The centrosome is located near the nucleus of the cell and contains the microtubule organizing center MTOC in animal cells. It contains two centrioles that migrate to the poles before cell division and serve to organize the spindle.

7 Interphase: G2 Cell growth
Checkpoint (restriction point) for entry into M phase

8 M phase Cell division (mitosis or meiosis for germ cells)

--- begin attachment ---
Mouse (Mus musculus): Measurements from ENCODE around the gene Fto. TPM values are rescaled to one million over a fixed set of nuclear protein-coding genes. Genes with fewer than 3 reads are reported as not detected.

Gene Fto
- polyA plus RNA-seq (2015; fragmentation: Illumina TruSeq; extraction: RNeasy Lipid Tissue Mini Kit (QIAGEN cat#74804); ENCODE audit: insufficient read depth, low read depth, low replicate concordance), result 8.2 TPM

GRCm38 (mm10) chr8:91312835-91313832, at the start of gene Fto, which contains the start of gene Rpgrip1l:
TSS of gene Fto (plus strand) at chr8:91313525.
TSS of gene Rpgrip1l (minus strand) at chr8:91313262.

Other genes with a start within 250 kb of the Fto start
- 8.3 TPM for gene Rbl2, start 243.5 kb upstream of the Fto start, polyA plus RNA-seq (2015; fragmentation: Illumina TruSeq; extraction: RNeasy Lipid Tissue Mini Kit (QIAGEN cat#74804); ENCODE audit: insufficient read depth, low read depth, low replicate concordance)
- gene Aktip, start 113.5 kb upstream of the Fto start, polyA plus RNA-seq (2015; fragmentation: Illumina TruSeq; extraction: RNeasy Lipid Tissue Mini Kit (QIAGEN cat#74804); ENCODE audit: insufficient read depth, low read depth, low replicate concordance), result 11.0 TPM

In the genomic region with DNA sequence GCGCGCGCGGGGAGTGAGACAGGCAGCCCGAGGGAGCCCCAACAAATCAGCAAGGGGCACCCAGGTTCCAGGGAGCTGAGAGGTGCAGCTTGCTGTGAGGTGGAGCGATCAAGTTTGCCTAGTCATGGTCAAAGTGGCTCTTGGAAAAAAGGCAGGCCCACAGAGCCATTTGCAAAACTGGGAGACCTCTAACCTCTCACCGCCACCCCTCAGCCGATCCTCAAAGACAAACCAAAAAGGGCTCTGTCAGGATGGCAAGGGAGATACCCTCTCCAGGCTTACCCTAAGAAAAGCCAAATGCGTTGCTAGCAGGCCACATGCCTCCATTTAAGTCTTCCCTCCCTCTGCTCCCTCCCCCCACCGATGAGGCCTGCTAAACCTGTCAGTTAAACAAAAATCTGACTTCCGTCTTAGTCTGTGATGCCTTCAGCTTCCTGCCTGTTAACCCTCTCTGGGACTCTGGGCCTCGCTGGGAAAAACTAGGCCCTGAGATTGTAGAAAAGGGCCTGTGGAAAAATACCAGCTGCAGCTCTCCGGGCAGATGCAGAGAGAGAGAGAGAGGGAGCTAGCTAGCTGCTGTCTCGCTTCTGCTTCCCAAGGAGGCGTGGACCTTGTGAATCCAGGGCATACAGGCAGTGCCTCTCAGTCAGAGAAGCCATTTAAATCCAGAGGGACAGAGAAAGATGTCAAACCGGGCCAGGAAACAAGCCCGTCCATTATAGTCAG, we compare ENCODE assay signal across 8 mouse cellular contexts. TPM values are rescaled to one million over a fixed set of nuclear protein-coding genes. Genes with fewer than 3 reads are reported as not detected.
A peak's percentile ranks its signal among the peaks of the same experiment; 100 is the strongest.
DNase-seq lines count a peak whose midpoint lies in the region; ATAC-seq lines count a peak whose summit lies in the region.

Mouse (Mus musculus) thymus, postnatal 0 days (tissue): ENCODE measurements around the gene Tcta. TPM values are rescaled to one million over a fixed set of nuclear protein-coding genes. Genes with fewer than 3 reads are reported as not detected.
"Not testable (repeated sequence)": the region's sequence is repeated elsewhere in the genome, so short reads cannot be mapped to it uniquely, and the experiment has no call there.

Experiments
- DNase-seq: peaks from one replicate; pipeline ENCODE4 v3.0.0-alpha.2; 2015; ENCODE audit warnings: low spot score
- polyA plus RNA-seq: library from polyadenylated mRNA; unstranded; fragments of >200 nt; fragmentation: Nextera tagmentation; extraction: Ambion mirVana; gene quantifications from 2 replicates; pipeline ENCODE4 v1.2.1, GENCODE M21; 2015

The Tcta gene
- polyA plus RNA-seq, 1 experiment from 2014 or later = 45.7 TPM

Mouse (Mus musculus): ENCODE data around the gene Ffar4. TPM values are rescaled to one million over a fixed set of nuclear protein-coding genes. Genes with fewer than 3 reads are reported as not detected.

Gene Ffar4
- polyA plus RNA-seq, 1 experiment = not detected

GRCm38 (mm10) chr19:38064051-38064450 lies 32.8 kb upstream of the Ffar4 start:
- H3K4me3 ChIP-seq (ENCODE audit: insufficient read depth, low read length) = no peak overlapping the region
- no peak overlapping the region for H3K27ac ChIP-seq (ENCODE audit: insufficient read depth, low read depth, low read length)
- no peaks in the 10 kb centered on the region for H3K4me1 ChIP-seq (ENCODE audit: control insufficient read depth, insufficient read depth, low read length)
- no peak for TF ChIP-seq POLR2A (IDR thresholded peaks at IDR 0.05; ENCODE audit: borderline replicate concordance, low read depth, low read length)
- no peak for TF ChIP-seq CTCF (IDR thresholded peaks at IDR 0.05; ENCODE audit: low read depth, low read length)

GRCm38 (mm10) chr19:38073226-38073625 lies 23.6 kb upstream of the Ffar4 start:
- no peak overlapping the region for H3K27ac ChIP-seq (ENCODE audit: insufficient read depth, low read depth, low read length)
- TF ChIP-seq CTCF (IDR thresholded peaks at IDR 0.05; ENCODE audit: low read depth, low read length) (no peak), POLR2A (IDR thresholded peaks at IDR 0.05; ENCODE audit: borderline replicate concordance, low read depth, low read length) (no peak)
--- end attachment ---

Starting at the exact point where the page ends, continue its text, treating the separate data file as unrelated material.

Can be subdivided into four subphases: Prophase Metaphase Anaphase Telophase Factors that influence M phase entry Cellular Mass Growth Rate Time (During early embryogenesis, divisions may proceed rapidly, essentially alternating M and S phases, with little growth between them.) Completion of DNA Replication

9 Studying the Cell Cycle